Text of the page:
On Nov. 8, citizens of Burma will head to polling stations nationwide for a general election that is hoped to be country’s freest and fairest in decades. More than 90 political parties are vying for seats in the state, division and national legislatures, representing a wide range of ethnicities, interests and opposition groups.
The campaign period, which began on Sept. 8, has been characterized by a diverse spread of candidates rallying all over the country and has, for the most part, been peaceful. But there have also been a number of unpleasant—and perhaps unlawful—incidents, particularly targeting the main opposition party, the National League for democracy (NLD). What follows is a timeline of reported incidents of harassment, assault or other misconduct perpetrated against the NLD, the opposition party chaired by Aung San Suu Kyi.
This timeline will be updated daily as events unfold.
Oct. 29—Naing Ngan Lin, a sitting NLD lawmaker representing Naypyidaw’s Dekkhinathiri Township, sustained head and hand injuries after an attack by a group of men, at least one of whom was armed with a sword. The lawmaker and two other party members, including a woman, were taken to Rangoon General Hospital.
Oct. 21—An NLD “electoral victory team” in Irrawaddy Division’s Maubin Township was assaulted by a village development support group chairman, according to Daily Eleven.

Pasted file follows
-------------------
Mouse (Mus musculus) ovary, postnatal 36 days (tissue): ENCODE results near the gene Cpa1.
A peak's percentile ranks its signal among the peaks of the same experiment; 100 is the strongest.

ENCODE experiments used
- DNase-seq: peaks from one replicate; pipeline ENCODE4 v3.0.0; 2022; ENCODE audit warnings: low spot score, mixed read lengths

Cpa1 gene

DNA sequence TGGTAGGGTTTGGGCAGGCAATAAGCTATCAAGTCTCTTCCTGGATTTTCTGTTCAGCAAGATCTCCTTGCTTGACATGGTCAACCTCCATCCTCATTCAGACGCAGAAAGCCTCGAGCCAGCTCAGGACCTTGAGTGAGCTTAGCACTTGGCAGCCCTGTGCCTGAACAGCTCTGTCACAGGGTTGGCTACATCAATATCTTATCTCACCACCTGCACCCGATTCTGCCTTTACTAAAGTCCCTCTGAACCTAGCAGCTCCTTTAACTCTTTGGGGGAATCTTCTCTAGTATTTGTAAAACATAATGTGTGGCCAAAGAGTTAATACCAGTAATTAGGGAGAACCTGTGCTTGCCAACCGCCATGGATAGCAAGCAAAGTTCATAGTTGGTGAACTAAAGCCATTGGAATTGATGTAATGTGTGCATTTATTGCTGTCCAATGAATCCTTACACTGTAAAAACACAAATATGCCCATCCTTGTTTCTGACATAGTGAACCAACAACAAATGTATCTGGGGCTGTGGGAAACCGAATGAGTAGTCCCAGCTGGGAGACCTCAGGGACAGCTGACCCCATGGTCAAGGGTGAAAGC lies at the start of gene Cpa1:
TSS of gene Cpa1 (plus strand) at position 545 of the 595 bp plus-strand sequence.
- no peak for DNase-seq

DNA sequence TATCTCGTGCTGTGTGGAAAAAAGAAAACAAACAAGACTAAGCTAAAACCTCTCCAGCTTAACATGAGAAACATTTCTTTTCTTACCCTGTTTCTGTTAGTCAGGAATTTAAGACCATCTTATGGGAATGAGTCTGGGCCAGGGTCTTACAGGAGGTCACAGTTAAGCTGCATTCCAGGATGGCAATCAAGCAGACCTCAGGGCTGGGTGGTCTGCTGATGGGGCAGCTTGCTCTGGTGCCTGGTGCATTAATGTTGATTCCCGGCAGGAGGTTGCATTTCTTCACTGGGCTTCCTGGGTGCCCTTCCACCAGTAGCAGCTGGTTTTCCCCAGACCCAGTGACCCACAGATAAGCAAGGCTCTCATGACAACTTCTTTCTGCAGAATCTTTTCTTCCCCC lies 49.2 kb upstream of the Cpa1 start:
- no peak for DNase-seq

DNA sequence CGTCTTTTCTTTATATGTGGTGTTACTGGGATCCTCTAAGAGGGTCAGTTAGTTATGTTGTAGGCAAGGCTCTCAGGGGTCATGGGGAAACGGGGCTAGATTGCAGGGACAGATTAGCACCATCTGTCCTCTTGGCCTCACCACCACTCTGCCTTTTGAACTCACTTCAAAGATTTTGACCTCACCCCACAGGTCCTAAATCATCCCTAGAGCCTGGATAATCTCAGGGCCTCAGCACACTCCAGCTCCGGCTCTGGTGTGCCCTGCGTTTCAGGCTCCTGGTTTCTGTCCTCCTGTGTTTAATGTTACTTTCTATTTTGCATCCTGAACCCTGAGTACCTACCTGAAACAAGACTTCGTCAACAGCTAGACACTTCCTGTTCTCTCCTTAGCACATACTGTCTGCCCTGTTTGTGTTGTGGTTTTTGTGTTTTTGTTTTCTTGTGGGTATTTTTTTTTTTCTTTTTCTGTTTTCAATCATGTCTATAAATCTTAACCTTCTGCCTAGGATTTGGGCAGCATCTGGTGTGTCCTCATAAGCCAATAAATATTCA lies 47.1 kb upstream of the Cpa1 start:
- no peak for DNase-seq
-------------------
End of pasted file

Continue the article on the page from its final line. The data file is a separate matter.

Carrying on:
A week after NLD candidates were reportedly attacked by a villager in Pyawbwe, Mandalay Division, a number of the party’s members came under slingshot attack after a visit to the same village.
NLD campaign trucks were prevented from passing though the civil servant quarters of the mann oil field in Magwe Division’s Minbu Township, the constituency where divisional Chief Minister Phone Maw Shwe is contesting a seat for the regional parilement. The trucks were later allowed passage through the area.
Also on Oct. 21, an NLD campaign manager was assaulted by a counterpart representing the USDP in Irrawaddy Division.
Oct. 20—Locals sighted at least two large, vinyl posters in Mandalay picturing Suu Kyi and referencing her marriage to British academic Michael Aris in ways that were viewed by the NLD as defamatory.
Oct. 18—A number of Burmese dailies reported that several NLD candidates came under slingshot attack and were hit by a motorbike in Naypyidaw’s Dekkhinathiri Township. Three opposition candidates were reportedly injured in the attack.
Oct. 17—A USDP secretary in Irrawaddy Division’s Kangyidaunt Township was sued by a local activist after being accused of sharing on Facebook a digitally altered photo of Suu Kyi’s face on the body of a naked woman.